An Instance of SQL Server 2000 Performance Tuning

This article is about altering a table and adding NOT NULL columns into it. The table being altered contains MILLIONS of records. One straight forward approach could be:

Step 1: Alter Table — Add Nullable Column.

Step 2: Update Newly Added Column.

Step 3: Alter Table — Modify New Column to Not Null.

I tried a new approach for this by which I created a new table using the SELECT INTO command and within this command included new columns as well by joining with the old table. This took less than 1/10th of the time compared to the standard approach.

However, I had to overcome the problem of creating CONSTRAINTS, INDEXES, foreign keys, etc. afresh on the new table as the SELECT INTO command does not transfer these. Also, there were other issues I discovered during quality checks. Most of them were resolved later on.

For the purpose of explaining the exact problem and the solution, let us consider an example:

We have two tables BUYER_ADDRESSES and ADDRESSES. ADDRESSES contains Buyer, Seller and Contact addresses, while BUYER_ADDRESSES contains buyer specific details only.















There is a one-to-one relation between the two tables. Each table has around two million records. We need to move all the columns from the BUYER_ADDRESSES table to the ADDRESSES table. For simplicity, we’ll move one NOT NULL column, B_REF_NO, from BUYER_ADDRESSES to ADDRESSES.

Standard Approach and Analysis

Using the standard approach, I implemented the move as follows:

Step 1: Alter Table ADDRESSES Add B_REF_NO Varchar(10) NULL

Step 2:
Update ADDR

Step 3: Alter Table ADDRESSES Alter Column B_REF_NO Varchar(10) NOT NULL

Steps 1 and 3 were not difficult to implement. However, Step 2 took a substantial amount of time to update.


In order to optimize the change, I considered copying the join output to a temp table and using it in place of the original table after copying all constraints, indexes, foreign keys, etc. into it. Hence, the optimized solution to replace Step 2:

— Clone the ADDRESSES table and create a new table that is a superset of ADDRESSES and also includes the new column from the BUYER_ADDRESSES table, i.e., B_REF_NO. Select ADR_SRC.*, B_ADDR.B_REF_NO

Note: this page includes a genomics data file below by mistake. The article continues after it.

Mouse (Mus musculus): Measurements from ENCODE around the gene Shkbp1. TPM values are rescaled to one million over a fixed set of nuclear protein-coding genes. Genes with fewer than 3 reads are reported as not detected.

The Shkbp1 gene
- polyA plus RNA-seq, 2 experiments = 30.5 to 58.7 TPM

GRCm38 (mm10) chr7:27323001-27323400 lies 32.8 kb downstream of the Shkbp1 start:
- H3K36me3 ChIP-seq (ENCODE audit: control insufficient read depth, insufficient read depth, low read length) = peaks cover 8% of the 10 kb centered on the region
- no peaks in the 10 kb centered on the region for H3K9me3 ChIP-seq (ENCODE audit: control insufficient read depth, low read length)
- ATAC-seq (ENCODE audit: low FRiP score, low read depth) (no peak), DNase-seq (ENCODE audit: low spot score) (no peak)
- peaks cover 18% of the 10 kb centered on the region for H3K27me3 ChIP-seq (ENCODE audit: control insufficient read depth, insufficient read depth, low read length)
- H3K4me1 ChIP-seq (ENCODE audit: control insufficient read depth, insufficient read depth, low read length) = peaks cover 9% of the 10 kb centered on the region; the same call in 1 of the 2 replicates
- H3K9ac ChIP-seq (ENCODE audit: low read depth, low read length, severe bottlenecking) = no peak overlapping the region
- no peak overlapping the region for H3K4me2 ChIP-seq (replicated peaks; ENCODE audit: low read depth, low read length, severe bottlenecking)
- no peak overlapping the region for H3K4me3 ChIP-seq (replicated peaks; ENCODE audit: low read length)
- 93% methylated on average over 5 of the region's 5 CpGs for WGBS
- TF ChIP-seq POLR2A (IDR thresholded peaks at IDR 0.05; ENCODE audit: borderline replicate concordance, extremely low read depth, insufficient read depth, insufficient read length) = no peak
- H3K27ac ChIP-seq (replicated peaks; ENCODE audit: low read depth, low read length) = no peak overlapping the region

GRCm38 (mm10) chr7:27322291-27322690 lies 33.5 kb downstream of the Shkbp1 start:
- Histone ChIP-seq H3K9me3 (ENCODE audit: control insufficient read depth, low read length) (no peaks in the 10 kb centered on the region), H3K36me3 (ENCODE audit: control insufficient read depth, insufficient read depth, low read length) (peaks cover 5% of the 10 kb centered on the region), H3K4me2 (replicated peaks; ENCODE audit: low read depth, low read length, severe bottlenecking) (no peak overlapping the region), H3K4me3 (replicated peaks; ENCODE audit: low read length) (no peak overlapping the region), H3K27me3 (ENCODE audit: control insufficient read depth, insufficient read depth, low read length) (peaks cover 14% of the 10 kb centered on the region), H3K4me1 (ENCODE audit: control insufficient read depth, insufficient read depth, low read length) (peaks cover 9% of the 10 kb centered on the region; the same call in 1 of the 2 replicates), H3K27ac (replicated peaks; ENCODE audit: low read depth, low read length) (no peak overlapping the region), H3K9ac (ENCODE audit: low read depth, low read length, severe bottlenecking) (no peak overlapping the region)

Join BUYER_ADDRESSES B_ADDR ON (B_ADDR.ADR_ID = ADR_SRC.ADR_ID) — Extract the schema definitions for Dropping/Creating all related objects for the ADDRESSES table and store them in a table. (The script for the stored procedure usp_ExtractSchema is given at the end of this article.) EXEC usp_ExtractSchema ‘ADDRESSES’, “ADDRESSES_TARGET” — Execute all “Drop” followed by “Create” statements from stored schema definitions. This would drop all the objects like Indexes, Constraints, foreign keys, etc. based on the original table as well as create the same on the new table. (The script for the stored procedure usp_ExecuteScripts is given at the end of this article.) EXEC usp_ExecuteScripts — Drop original table.
DROP TABLE ADDRESSES — Rename cloned table.

Side Effects and Solution

There were a few issues that came up during testing of the modified schema:

  • Some of the constraints and foreign keys disabled in the database were accidentally enabled by the DROP-CREATE process.
  • Computed columns’ formulas were missing in the new table.
  • Triggers were still associated with the old table only.

The solution was to generate NOCHECK syntax for disabled objects. Computed columns were to be re-created with the original formula extracted from syscomments.

As for the triggers, I tried to extract the code from syscomments and re-create them for the new table. However, this did not work out as the code obtained from the Text column of syscomments was not properly organized and when I tried to create a trigger in dynamic SQL, it gave me a syntax error. So, I did that step manually.


Using the optimized approach, I was able to complete the implementation in less than 1/10th of the time of the standard approach.

Future Scope

I could not successfully re-create triggers. This one thing, if added to the process, would make it fully automated.

Download the Script (1.98 KB)


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